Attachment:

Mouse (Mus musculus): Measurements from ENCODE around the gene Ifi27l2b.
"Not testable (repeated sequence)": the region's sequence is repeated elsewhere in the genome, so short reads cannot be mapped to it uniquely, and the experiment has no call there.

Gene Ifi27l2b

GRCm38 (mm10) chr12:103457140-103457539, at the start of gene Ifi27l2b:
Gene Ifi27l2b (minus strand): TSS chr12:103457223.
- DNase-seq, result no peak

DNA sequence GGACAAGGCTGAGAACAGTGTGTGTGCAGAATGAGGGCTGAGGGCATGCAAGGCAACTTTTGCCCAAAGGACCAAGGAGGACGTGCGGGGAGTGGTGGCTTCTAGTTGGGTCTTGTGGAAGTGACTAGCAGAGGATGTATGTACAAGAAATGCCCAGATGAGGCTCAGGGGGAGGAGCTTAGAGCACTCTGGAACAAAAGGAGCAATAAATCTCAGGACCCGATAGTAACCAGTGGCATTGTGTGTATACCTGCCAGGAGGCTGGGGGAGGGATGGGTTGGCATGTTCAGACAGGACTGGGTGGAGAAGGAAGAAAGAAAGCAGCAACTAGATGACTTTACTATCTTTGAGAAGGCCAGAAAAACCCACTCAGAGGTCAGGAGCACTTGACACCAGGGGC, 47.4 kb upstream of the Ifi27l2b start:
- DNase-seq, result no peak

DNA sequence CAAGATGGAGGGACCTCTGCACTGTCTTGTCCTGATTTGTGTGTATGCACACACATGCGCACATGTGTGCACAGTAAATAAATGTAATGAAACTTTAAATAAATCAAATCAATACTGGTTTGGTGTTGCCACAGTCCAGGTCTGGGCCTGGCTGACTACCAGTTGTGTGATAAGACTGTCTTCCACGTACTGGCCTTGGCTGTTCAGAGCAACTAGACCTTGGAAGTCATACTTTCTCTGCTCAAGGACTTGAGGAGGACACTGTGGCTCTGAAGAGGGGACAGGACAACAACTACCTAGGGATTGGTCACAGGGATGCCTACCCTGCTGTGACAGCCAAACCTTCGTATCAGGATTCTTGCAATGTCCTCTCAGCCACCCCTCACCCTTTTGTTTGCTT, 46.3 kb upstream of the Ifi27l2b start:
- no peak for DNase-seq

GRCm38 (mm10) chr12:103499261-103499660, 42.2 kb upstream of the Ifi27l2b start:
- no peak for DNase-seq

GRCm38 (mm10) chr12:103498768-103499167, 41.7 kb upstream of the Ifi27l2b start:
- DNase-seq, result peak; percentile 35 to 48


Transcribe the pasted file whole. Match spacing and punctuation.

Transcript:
Mouse (Mus musculus): Measurements from ENCODE around the gene Ifi27l2b.
"Not testable (repeated sequence)": the region's sequence is repeated elsewhere in the genome, so short reads cannot be mapped to it uniquely, and the experiment has no call there.

Gene Ifi27l2b

GRCm38 (mm10) chr12:103457140-103457539, at the start of gene Ifi27l2b:
Gene Ifi27l2b (minus strand): TSS chr12:103457223.
- DNase-seq, result no peak

DNA sequence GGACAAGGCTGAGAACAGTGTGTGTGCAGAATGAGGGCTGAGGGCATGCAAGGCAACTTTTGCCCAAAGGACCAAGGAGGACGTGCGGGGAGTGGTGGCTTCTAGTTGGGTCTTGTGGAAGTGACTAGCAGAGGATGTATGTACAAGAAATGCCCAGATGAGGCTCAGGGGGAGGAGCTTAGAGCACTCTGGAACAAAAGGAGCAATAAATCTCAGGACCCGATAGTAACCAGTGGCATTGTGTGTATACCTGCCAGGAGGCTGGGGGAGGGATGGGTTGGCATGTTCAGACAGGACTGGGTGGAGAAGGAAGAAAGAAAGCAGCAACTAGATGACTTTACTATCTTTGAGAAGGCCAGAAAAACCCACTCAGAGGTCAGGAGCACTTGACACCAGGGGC, 47.4 kb upstream of the Ifi27l2b start:
- DNase-seq, result no peak

DNA sequence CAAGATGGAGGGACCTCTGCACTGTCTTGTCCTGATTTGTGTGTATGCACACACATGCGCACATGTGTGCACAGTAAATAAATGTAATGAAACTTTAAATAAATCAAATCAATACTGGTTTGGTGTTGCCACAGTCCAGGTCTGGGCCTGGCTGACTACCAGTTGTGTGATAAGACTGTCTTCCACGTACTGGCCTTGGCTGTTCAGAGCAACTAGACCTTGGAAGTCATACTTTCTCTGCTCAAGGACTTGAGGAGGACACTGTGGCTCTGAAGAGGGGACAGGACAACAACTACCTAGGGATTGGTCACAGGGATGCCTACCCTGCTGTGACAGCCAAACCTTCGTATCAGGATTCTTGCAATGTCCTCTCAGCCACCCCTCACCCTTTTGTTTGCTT, 46.3 kb upstream of the Ifi27l2b start:
- no peak for DNase-seq

GRCm38 (mm10) chr12:103499261-103499660, 42.2 kb upstream of the Ifi27l2b start:
- no peak for DNase-seq

GRCm38 (mm10) chr12:103498768-103499167, 41.7 kb upstream of the Ifi27l2b start:
- DNase-seq, result peak; percentile 35 to 48